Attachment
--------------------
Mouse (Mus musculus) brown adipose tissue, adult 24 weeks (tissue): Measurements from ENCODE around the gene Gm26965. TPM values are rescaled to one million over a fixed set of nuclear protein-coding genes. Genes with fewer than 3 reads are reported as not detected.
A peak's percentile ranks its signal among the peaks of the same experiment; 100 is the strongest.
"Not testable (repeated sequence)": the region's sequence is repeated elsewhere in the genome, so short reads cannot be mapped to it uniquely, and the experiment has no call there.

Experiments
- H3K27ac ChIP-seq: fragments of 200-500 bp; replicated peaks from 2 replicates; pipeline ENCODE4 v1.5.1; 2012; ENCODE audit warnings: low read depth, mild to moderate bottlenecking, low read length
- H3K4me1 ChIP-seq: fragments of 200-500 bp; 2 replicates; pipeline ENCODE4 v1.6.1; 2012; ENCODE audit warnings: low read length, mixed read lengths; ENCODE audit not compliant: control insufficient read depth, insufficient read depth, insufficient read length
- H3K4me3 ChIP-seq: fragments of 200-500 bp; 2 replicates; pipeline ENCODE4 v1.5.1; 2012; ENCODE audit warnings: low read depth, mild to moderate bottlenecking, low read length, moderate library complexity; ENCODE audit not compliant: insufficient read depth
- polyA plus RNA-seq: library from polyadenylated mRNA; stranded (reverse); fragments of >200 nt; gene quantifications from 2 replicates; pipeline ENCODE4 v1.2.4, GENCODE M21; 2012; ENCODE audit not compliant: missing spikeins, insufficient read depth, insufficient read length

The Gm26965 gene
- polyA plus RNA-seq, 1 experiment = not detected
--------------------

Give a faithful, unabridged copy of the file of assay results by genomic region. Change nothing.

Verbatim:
Mouse (Mus musculus) brown adipose tissue, adult 24 weeks (tissue): Measurements from ENCODE around the gene Gm26965. TPM values are rescaled to one million over a fixed set of nuclear protein-coding genes. Genes with fewer than 3 reads are reported as not detected.
A peak's percentile ranks its signal among the peaks of the same experiment; 100 is the strongest.
"Not testable (repeated sequence)": the region's sequence is repeated elsewhere in the genome, so short reads cannot be mapped to it uniquely, and the experiment has no call there.

Experiments
- H3K27ac ChIP-seq: fragments of 200-500 bp; replicated peaks from 2 replicates; pipeline ENCODE4 v1.5.1; 2012; ENCODE audit warnings: low read depth, mild to moderate bottlenecking, low read length
- H3K4me1 ChIP-seq: fragments of 200-500 bp; 2 replicates; pipeline ENCODE4 v1.6.1; 2012; ENCODE audit warnings: low read length, mixed read lengths; ENCODE audit not compliant: control insufficient read depth, insufficient read depth, insufficient read length
- H3K4me3 ChIP-seq: fragments of 200-500 bp; 2 replicates; pipeline ENCODE4 v1.5.1; 2012; ENCODE audit warnings: low read depth, mild to moderate bottlenecking, low read length, moderate library complexity; ENCODE audit not compliant: insufficient read depth
- polyA plus RNA-seq: library from polyadenylated mRNA; stranded (reverse); fragments of >200 nt; gene quantifications from 2 replicates; pipeline ENCODE4 v1.2.4, GENCODE M21; 2012; ENCODE audit not compliant: missing spikeins, insufficient read depth, insufficient read length

The Gm26965 gene
- polyA plus RNA-seq, 1 experiment = not detected